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The best restaurant in Omaha doesn't serve steak. And it's not a chain. The Kitchen Table is run by two people who care. Colin and Jessica aren't trying to copy what's come before and they're not trying to please everyone. When they first opened, people wanted to know why everything wasn't $5. (You can get a large dinner for two for $30 here).
1. What is it for? If this piece of writing works, what will change? What action will be taken? The more specific you are in your intent, the more frightening it is to do the writing (because you might fail). And, magically, the more specific you are in your intent, the more likely it is to succeed. 2. Who are you? Writing comes from someone.
Here's Randall Munroe's brilliant explanation of how the Saturn V rocket works. The brilliant part is that he illustrated it using only the 1,000 most common words (which, ironically, doesn't include the word 'thousand'). If you are only able to use 1,000 words, nuance goes out the window. The typical native speaker knows 20,000 words, and there's your opportunity: If you k ...
Selling change to organizations is difficult. One reason is that change represents a threat, a chance for things to go wrong. It's no wonder that many people avoid anything that smells of change. Another reason is that different people in the organization have different worldviews, different narratives. Consider the difference between "offense" and "defense" when confronting a new idea.
My latest book, Your Turn, just went back for its third and fourth printings, bringing the total to more than 100,000 copies in print. I did some math on the orders and discovered that more than 70% of them were going to people who had previously ordered a copy. This never happens. It never happens because the book industry is built on the idea of inventing desire and then ...
They are based on a fallacy: "I am irrationally afraid and persecuting this innocent person will make me feel better." Which is expressed by those in power as: "There's a good reason I'm afraid and punishing this person will make that reason go away." Hunting witches never makes things better. Part ...
Bikes should give way to cars: Cars are bigger Cars are faster Cars are powerful A car can hurt a biker Cities are built for commerce, and powered vehicles are the engine of commerce It's inefficient for a car to slow down I'm in a car, get out of my way I'm on a bike, I'm afraid Cars should give way to bikes: Bikers need a break Bikers are more fragile Bikes aren't n.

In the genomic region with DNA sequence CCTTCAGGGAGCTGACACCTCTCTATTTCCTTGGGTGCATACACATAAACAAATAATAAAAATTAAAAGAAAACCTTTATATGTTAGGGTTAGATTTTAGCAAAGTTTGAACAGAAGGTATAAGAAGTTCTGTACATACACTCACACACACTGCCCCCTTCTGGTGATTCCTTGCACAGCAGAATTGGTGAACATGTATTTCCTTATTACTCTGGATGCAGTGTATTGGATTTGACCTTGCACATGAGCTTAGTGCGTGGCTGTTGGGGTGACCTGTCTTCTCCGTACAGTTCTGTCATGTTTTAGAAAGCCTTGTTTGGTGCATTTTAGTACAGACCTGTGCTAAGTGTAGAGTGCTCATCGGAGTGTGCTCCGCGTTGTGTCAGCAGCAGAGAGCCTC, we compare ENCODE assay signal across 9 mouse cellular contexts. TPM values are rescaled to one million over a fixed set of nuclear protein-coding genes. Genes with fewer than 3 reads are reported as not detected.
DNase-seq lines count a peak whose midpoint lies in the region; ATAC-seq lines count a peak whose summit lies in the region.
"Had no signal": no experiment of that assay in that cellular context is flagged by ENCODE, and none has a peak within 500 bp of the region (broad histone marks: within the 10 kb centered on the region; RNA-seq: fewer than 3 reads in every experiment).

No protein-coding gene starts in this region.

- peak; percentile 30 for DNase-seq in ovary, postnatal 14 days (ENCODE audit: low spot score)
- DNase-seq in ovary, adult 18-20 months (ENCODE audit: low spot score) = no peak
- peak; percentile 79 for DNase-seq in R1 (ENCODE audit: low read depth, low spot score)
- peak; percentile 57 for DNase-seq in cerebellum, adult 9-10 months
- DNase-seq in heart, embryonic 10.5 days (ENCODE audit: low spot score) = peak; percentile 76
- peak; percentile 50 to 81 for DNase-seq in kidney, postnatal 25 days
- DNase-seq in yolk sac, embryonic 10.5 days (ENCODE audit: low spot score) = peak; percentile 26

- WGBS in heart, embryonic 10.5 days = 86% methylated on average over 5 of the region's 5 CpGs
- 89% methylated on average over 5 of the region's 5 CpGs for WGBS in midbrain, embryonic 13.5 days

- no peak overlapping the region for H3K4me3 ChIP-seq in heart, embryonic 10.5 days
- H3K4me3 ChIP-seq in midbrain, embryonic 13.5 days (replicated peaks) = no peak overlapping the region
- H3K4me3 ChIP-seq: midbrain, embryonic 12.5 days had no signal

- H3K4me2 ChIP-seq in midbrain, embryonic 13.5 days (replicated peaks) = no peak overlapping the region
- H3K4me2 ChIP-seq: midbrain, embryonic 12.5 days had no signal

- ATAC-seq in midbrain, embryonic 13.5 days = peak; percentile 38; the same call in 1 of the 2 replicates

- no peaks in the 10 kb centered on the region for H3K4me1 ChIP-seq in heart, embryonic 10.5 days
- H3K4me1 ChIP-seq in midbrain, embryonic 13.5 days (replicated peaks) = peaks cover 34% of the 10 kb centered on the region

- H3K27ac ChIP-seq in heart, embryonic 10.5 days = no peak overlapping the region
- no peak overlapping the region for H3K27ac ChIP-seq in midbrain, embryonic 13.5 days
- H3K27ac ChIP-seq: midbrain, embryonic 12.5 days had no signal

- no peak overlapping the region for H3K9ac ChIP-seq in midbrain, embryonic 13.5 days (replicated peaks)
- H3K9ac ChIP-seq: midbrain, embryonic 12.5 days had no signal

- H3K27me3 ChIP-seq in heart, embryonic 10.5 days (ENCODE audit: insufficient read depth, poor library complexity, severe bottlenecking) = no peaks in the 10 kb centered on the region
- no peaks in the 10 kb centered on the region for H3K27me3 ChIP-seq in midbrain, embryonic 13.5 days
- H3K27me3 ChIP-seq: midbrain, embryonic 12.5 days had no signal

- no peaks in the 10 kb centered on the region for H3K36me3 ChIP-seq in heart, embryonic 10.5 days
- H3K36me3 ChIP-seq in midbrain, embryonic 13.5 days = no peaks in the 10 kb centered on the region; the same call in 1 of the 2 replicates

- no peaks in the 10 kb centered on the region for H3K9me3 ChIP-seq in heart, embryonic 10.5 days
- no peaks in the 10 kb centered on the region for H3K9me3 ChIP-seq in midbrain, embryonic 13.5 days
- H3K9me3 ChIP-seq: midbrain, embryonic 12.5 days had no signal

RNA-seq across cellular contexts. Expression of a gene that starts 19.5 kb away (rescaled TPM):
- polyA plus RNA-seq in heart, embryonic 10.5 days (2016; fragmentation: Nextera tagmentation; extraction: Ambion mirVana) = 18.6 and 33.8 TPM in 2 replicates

Is it that simple? Can you choose to make an impact? Of course it is. You can choose to merely do your job, to meet spec and to follow someone else's path. Or, you can dig in and transform your contribution. You can level up, taking advantage of the world-changing array of tools and connections our new economy is making available. Access to tools is a small part of it.
Why do most restaurants use an unhealthy amount of salt in the food they serve? I'm talking three to five times as much salt as the typical home chef might use. For the same reason that lazy marketers spam people and unsophisticated comic book writers use exclamation points. 1. Because it works (for a while). Salt is a cheap and reliable way to persuade people that the food is tasty.
Bravery is for the people who have no choice, people like Chesley Sullenberger and Audie Murphy. Bravery is for the people who are gifted, people like Ralph Abernathy, Sarah Kay and Miles Davis. Bravery is for the people who are called, people like Abraham Lincoln, Rosa Parks and Mother Theresa. Brave ...
More interesting than you realize. An interesting person is interesting to us because she combines two things: Truth and surprise. The truth: Not necessarily a law of physics, not necessarily a measurable truth in nature, but merely the truth of experience. "I believe this," or "I see that." And surprise. Note that surprise is always local. Surprising to me, the audience.
The purpose of a company is to serve its customers. Its obligation is to not harm everyone else. And its opportunity is to enrich the lives of its employees. Somewhere along the way, people got the idea that maximizing investor return was the point. It shouldn't be. That's not what democracies ought to seek in chartering corporations to participate in our society.
The Grateful Dead hit their peak in 1977. Miles Davis in 1959, Warhol perhaps ten years later. It's not surprising that artists hit a peak—their lives have an arc, and so does the work. It can't possibly keep amazing us forever. Fans say that the Porsche arguably hit a peak in 1995 or so, and the Corvette before that. Sears hit a peak more than a decade ago.
It's easy to visualize the efficiency of precise ties. Every phone call goes through. The marching band executes every turn, on cue. The entire band, each and every one of them. The fabric in that sari is flawless. Today, we're seeing more and more sloppy ties, more things created by apparently random waves than in predictable outcomes.
An oxymoron that's true. Everyone who does good things does them because it makes them feel good, because the effort and the donation is worth more than it costs. (And it might be a donation to a charity or merely helping out a neighbor or contributing to a community project). Some people contribute because of the story they are able to tell themselves about the work they're doing.